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Where Is The Housing Market Going In 2013

The housing market in 2013 stands on a precipice. While there is hope that the slow, but real, housing recovery that took hold last year will continue, fear remains that a sudden economic dip of the kind that could be caused by fiscal disputes in Washington will send the housing market back in retreat.

Debt ceiling: Why you should care

Barring prolonged fights over the government’s borrowing limit and federal spending, housing is likely to see mixed results this year. What that means: more foreclosures, slow growth in home prices in some markets, more regulation and low interest rates. Here are a few predictions for how the housing market will change — or not — in 2013:


1. Housing depression to persist through 2013. If the stock market fell 80 percent, everyone would be calling it a depression (or worse). Well, new home sales are still down nearly 80 percent from their peak before the housing crash, home prices are still down at least 25 percent from record highs, and foreclosures are still rolling through.

Rising home prices are good, but the more important metric to focus on is sales volume.  Though the gap between the real estate market highs of the mid-2000s and today’s numbers is shrinking, there’s still ways to go — if the trends continue in the right direction.

While political leaders stuck a deal to avoid — or at least delay — the fiscal cliff, economic growth slowed markedly in the final months of the year. Weak economic expansion in the first quarter could spell more problems for the housing market. For the recovery to accelerate and the housing sector to continue healing, we need to see more buyers with stable jobs. Anything that jeopardizes employment could hurt the housing recovery.

2. Foreclosures will continue to plague the market. The flood of foreclosures that rolled in following the housing meltdown has not totally ebbed. Foreclosures will continue to damp economic growth in some markets, and not just the backlog of foreclosures in process. New foreclosures could pop up as well, particularly if we do fall back into a recession as underwater homeowners barely hanging on find themselves in foreclosure. Banks will also be forced to put their inventory of foreclosed homes on the books and on the auction block.

3. Interest rates will stay low through 2013 and probably through 2014. The Federal Reserve recently announced that it will purchase even more mortgage-backed securities and bonds, going beyond the $45 billion a month it is already buying. The idea behind this controversial scheme is to keep interest rates low, allowing more people to take out loans, and pushing more buyers and investors toward homes and other types of real estate. We may not have even seen the bottom of mortgage rates yet, though they are nearly as low as they can go.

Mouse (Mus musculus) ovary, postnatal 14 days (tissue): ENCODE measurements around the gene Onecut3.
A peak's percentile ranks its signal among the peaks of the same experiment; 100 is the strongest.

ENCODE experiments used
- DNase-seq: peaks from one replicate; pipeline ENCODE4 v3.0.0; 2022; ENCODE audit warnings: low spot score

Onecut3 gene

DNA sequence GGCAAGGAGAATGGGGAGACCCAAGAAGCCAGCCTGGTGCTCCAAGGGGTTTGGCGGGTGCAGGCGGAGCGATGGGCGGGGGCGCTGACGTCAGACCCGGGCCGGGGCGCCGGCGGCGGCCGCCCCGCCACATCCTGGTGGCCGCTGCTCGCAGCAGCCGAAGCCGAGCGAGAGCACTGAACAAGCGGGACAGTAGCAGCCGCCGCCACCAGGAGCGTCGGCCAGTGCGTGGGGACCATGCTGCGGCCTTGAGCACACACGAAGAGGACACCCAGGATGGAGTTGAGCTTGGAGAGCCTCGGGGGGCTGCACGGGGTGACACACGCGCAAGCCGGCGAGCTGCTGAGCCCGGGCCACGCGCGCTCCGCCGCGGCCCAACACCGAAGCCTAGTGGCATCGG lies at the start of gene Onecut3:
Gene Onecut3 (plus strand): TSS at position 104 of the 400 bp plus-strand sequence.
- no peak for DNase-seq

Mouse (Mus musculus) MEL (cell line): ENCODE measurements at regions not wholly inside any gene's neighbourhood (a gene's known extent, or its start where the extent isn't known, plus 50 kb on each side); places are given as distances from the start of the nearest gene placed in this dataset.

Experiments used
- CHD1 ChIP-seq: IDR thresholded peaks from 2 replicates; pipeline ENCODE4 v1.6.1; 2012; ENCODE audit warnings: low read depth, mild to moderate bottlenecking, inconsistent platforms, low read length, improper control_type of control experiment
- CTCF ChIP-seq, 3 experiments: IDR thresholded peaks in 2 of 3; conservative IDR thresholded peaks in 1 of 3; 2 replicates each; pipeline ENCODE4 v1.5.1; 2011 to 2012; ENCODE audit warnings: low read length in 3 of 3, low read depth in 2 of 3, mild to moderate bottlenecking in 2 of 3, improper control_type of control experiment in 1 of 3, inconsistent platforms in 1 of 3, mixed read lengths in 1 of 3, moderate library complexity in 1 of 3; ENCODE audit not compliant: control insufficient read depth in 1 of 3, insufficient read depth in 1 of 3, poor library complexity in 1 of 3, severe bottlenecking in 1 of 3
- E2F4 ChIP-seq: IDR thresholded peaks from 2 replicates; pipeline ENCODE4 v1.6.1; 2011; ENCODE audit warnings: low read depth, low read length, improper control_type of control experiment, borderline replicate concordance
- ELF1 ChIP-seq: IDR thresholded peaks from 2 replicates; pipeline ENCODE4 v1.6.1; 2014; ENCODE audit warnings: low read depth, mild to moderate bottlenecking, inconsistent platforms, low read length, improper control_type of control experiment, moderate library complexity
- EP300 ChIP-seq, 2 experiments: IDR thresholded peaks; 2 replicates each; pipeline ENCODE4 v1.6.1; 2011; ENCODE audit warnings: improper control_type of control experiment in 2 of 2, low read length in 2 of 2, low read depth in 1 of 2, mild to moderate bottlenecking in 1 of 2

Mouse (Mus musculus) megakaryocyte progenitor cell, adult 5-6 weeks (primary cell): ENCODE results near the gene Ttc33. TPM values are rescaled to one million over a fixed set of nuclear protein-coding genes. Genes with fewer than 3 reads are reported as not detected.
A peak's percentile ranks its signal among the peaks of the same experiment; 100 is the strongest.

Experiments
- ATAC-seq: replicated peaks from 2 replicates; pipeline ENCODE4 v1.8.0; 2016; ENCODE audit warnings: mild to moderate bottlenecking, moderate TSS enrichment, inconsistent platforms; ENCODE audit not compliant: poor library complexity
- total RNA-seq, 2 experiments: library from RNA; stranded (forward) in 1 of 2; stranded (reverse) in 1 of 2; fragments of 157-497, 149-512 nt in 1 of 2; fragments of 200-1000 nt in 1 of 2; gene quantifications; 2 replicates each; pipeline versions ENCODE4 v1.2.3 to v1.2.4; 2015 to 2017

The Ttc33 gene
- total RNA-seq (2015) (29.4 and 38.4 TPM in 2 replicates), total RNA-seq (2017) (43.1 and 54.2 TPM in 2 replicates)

But tough lending standards are also here to stay for awhile, so securing a loan in 2013 won’t be any easier. Some homeowners or potential buyers simply may not be able to take advantage of the historically low interest rates.


What does new mortgage settlement mean for you?

4. There will be more litigation about foreclosures. The federal government signed another $8.5 billion deal with the banks over their foreclosure practices. Watch for as much as $300 billion in new bank fines, fees and settlements to come down the pike in the next year or so. The Consumer Financial Protection Bureau, a new federal watchdog created under the 2010 Dodd Frank financial reform law, and other regulatory agencies also are likely to hand out fines for companies that engage in illegal or misleading financial practices.


5. There are buyers, but they don’t want to pay what sellers are asking. A modest uptick in home prices doesn’t mean you can put your home on the market for what you paid 10 years ago. Sellers need to be more realistic on price, and then buyers will bite. That alone may push more homeowners underwater, which isn’t good news for lenders or other homeowners in the neighborhood. It also means that…


6. Short sales and loan modifications will continue to increase. More banks and mortgage servicers have finally come around and started to offer homeowners mortgage relief in an effort avoid foreclosure, particularly short sales. The nation’s five biggest mortgage servicers — Ally/GMAC, Bank of America, Chase, Citigroup and Wells Fargo — are required to spend part of the recent “national mortgage settlement” on loss mitigation efforts, including principal reductions. And with the passage of the American Taxpayer Relief Act of 2012, the recently enacted law that avoided the fiscal cliff, tax relief for mortgage debt forgiveness was extended another year. Since 2007, the government has not taxed phantom income on loan modifications, short sales and foreclosures, but that law was set to expire at the end of 2012, a move that could have deterred homeowners from taking advantage of short sales or loan modifications.

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